At the start of the new General Assembly in January, I came to Columbus with the intention to do the right thing regardless of its political impact, not to take the path of least resistance in concern to our state’s future. Over the past several months, the state legislature has had the rare opportunity to explore ideas that reinvent the way the State of Ohio does business.

One such opportunity has come with the passage of Senate Bill 5, legislation that updates the relationship between taxpayers, local government and public-sector unions. Senate Bill 5 not only acknowledges that our current state and local budgets are in crisis, but it also prepares us for possible budget shortfalls down the road by enacting lasting cost-saving improvements. It is a long-term solution to an increasingly burgeoning financial burden that has contributed to Ohio’s fiscal problems.

Collective bargaining law for government employees was enacted in 1983, and since that time, state and local union members have remained relatively untouched. While the average private-sector employee pays 23 percent toward their health care, public-sector employees on average pay a sliver of this cost. Senate Bill 5 brings the public-sector more in line with the private-sector in terms of privileges and expenses.

There is also disparity between public and private-sector salaries in Columbiana County. Based on current data as reported by the Buckeye Institute, average annual salaries are $28,880.00 for private industry employees, $32,880.00 for local public employees and $39,508.14 for state public employees—which doesn’t even take into account the luxury benefit plans that public employees receive. This unbalanced trend is no longer sustainable because we continue to hemorrhage families and entrepreneurs while our tax rates continue to rise.

Senate Bill 5 is simply a viable answer to this discrepancy that has put strain on Ohio’s taxpayers and our local governments. Therefore, what is most troubling to me is the misinformation that has been circling surrounding the actual provisions of Senate Bill 5. The legislation does not eliminate collective bargaining altogether; public employees may still bargain for hours, wages, and terms of employment. Furthermore, safety personnel are still permitted to bargain over safety equipment, and it does not mandate any salary cuts. In actuality, SB 5 will protect public workers from mass layoffs due to costly, inflexible contracts when employers lack other options for balancing their budgets.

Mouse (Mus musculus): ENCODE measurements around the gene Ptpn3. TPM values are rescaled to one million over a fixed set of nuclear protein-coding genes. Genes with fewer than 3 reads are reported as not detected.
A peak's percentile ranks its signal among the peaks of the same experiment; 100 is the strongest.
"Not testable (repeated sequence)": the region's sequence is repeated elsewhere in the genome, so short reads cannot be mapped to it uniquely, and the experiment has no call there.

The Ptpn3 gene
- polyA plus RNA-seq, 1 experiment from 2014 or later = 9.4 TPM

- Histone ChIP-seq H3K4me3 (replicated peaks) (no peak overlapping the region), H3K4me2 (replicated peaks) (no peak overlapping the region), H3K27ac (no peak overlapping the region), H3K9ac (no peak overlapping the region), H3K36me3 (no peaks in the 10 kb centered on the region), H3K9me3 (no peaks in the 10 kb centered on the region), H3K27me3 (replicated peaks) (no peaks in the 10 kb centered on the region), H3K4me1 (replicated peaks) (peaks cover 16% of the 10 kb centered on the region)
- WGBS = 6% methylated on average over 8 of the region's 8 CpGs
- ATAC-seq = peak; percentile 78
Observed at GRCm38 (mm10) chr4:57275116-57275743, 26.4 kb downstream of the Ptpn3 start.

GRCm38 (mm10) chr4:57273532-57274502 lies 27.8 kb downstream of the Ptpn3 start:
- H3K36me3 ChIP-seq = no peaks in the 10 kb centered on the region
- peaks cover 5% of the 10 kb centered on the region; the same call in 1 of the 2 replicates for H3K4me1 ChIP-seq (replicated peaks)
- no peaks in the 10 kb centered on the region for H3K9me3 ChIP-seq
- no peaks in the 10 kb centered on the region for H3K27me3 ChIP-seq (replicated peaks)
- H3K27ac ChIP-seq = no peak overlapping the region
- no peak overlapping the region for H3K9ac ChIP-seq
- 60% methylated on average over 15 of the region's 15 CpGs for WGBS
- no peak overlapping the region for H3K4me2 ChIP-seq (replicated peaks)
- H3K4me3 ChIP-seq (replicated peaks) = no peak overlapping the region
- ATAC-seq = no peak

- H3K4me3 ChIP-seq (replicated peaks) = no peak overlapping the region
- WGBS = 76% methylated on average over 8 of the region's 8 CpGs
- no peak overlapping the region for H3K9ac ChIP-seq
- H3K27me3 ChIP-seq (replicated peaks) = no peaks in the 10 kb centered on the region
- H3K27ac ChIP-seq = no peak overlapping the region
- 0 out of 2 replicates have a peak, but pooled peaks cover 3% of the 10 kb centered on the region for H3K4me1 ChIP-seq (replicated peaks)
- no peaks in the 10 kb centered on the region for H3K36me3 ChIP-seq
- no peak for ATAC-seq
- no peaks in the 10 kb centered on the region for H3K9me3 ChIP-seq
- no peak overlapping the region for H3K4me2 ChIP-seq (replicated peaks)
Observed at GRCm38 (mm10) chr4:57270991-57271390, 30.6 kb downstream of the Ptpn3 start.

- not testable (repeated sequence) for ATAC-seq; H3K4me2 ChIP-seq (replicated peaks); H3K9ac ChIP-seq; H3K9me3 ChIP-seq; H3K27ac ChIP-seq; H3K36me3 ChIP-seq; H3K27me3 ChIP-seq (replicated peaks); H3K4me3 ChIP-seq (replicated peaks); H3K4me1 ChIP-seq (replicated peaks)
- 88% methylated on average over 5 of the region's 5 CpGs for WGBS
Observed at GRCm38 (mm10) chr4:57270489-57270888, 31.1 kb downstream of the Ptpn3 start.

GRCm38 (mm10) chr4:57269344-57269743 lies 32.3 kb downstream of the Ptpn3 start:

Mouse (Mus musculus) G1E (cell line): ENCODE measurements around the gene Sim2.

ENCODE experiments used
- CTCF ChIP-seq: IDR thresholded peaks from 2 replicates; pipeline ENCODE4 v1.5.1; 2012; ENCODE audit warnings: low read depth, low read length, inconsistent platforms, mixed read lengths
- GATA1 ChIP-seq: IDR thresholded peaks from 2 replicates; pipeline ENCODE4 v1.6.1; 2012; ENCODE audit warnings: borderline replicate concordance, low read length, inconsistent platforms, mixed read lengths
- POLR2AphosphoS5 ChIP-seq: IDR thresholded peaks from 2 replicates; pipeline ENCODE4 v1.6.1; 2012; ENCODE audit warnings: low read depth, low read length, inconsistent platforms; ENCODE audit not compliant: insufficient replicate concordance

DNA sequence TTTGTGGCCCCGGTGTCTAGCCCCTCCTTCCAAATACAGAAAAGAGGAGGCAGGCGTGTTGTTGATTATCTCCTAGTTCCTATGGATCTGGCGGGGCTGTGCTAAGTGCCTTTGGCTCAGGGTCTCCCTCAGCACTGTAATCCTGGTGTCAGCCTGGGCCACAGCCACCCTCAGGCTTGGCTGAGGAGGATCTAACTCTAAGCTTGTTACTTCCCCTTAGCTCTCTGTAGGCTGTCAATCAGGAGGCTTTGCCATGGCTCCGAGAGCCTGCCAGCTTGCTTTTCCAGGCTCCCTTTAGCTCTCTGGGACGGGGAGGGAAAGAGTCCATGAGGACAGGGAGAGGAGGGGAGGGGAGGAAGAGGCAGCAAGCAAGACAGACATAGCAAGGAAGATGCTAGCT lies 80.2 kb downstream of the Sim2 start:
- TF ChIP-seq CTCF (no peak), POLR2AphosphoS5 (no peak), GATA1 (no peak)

Approximately 7 percent of Ohio’s workforce consists of public employees in unions. That amounts to about 360,000 individuals of Ohio’s population of more than 11.5 million. Local governments can no longer afford the unwieldy demands of public union bosses and their hard line contracts. The system has needed to be restructured for some time now. I believe that in protecting collective bargaining privileges and giving local governments more flexibility, Senate Bill 5 strikes a smart balance.

Given its controversy, it was not an easy decision to support Senate Bill 5, but I believe that the bill will have a positive impact on the vast majority of our county and Ohio as a whole. All Ohioans will benefit from this legislation because it will largely eliminate the disparity between the public and private sector and, more importantly, restore balance to the collective bargaining system.


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